about the F-14 Tomcat will be reverential and spoken in low, hushed tones.
Email: wpaisley AT comcast DOT net
Mr. Wolf has over 26 years in the Army, Army NG, and USAR. He’s Airborne with 5 years as an NCO, before becoming an officer. Mr. Wolf has had 4 company commands. Signal Corp is his basic branch, and Public Affairs is his functional area. He recently served 22 straight months in Kuwait and Iraq, in Intel, PA, and senior staff of MNF-I. Mr. Wolf is now an IT executive. He is currently working on a book on media and the Iraq war. Functional gearhead.
In Iraq, he received the moniker of Mr. Wolf after the Harvey Kietel character in Pulp Fiction, when "challenges" arose, they called on Mr. Wolf...
Email: TheDOTMrDOTWolfAT gmail DOT com
Deebow is a Staff Sergeant and a Military Police Squad Leader in the Army National Guard. In a previous life, he served in the US Navy. He has over 19 years of experience in both the Maritime and Land Warfare; including deployments to Southwest Asia, Thailand, the South Pacific, South America and Egypt. He has served as a Military Police Team Leader and Protective Services Team Leader and he has served on assignments with the US State Department, US Air Force Security Police, US Army Criminal Investigation Division, and the US Drug Enforcement Administration. He recently spent time in Afghanistan working with, training and fighting alongside Afghan Soldiers and is now focused on putting his 4 year Political Science degree to work by writing about foreign policy, military security policy and politics.
McQ has 28 years active and reserve service. Retired. Infantry officer. Airborne and Ranger. Consider my 3 years with the 82nd as the most fun I ever had with my clothes on. Interests include military issues and policy and veteran's affairs.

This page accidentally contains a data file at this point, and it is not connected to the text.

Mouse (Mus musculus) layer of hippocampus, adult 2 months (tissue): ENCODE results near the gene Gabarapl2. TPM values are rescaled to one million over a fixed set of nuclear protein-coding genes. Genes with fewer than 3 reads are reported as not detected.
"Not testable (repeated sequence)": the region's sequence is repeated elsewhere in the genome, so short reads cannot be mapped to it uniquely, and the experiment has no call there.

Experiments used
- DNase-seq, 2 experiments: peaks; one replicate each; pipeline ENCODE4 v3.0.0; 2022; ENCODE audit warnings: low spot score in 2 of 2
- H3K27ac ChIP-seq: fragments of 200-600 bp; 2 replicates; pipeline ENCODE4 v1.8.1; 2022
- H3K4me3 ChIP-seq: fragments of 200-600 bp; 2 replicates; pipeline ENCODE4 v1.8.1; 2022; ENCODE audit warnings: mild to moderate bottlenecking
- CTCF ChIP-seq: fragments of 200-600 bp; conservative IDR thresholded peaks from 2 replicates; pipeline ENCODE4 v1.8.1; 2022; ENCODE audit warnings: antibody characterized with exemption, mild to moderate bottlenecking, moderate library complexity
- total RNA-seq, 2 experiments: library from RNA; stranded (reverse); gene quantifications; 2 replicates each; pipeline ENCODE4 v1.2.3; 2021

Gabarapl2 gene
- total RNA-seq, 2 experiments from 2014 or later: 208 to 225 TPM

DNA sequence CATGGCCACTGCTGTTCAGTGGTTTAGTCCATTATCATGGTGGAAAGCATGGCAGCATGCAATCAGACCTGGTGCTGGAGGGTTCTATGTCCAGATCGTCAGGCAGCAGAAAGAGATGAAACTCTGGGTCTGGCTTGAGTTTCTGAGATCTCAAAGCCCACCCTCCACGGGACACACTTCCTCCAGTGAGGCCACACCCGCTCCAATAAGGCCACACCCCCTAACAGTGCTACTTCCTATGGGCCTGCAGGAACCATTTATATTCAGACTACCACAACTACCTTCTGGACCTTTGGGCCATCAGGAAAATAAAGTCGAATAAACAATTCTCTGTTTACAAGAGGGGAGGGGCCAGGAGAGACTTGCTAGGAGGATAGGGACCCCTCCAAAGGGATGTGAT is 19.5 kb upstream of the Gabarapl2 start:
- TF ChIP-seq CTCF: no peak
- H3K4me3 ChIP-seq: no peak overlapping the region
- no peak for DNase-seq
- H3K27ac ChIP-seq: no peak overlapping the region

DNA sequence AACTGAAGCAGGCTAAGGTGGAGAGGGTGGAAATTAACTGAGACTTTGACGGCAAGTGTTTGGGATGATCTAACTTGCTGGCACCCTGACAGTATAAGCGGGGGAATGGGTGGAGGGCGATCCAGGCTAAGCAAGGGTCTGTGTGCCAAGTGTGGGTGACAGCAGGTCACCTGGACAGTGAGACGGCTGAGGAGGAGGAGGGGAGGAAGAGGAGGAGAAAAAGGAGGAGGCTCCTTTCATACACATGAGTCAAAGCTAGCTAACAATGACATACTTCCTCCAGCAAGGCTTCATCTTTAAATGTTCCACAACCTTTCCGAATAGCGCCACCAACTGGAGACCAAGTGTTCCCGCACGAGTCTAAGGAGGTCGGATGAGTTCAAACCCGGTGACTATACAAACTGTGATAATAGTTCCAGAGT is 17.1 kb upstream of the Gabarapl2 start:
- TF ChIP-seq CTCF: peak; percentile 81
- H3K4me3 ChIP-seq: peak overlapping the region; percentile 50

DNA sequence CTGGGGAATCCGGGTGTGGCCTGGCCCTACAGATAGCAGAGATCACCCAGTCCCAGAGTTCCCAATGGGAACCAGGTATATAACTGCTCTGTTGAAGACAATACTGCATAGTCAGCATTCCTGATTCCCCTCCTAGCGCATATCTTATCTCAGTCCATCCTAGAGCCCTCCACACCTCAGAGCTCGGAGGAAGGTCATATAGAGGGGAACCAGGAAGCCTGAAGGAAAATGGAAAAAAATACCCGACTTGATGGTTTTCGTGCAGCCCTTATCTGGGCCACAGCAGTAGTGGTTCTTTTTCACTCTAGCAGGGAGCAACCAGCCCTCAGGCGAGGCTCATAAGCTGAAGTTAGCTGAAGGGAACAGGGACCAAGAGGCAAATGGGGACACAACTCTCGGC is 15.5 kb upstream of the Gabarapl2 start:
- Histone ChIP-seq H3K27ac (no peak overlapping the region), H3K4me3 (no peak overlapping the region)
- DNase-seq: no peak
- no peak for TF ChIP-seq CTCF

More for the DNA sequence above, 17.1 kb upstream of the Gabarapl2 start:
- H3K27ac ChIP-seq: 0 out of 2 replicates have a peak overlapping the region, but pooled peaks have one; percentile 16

Email: mcq51 -at - bellsouth -dot- net
Tantor is a former USAF navigator/weapon system officer (WSO) in F-4E Phantoms who served in the US, Asia, and Europe. He is now a curmudgeonly computer geek in Washington, DC, picking the taxpayers pocket. His avocations are current events, aviation, history, and conservative politics.
Twenty-three years of Active and Reserve service in the US Army in SF (18B), Infantry and SOF Signal jobs with operational deployments to Bosnia and Africa. Since retiring he's worked as Senior Defense Analyst on SOF and Irregular Warfare projects and currently ensconced in the emerging world of Cyberspace.
Major Pain --
A Marine who began his blog in Iraq and reflects back on what he learned there and in Afghanistan. To the point opinions, ideas and thoughts on military, political and the media from One Marine’s View. Email: onemarinesview AT yahoo DOT com
Uber Pig was an Infantryman from late 1991 until early 1996, serving with Second Ranger Battalion, I Corps, and then 25th Infantry Division. At the time, the Army discriminated against enlisted soldiers who wanted use the "Green to Gold" program to become officers, so he left to attend Stanford University. There, he became expert in detecting, avoiding, and surviving L-shaped ambushes, before dropping out to be as entrepreneurial as he could be. He is now the founder of a software startup serving the insurance and construction industries, and splits time between Lake Tahoe, Boonville, and San Francisco, CA.
Uber Pig writes for Blackfive a) because he's the proud brother of an enlisted Civil Affairs Reservist who currently serves in Iraq, b) because he looks unkindly on people who make it harder for the military in general, and for his brother in particular, to succeed at their missions and come home in victory, and c) because the Blackfive readers and commenters help keep him sane.
COB6 spent 24 years in the active duty Army that included 5 combat tours with service in the 1st Ranger Battalion and 1st Special Forces Group . COB6 was enlisted (E-7) and took the OCS route to a commission. COB6 retired a few years back as a field grade Infantry officer.
Currently COB6 has a son in the 82nd Airborne that just returned from his third tour and has a newly commissioned daughter in the 4th Infantry Division.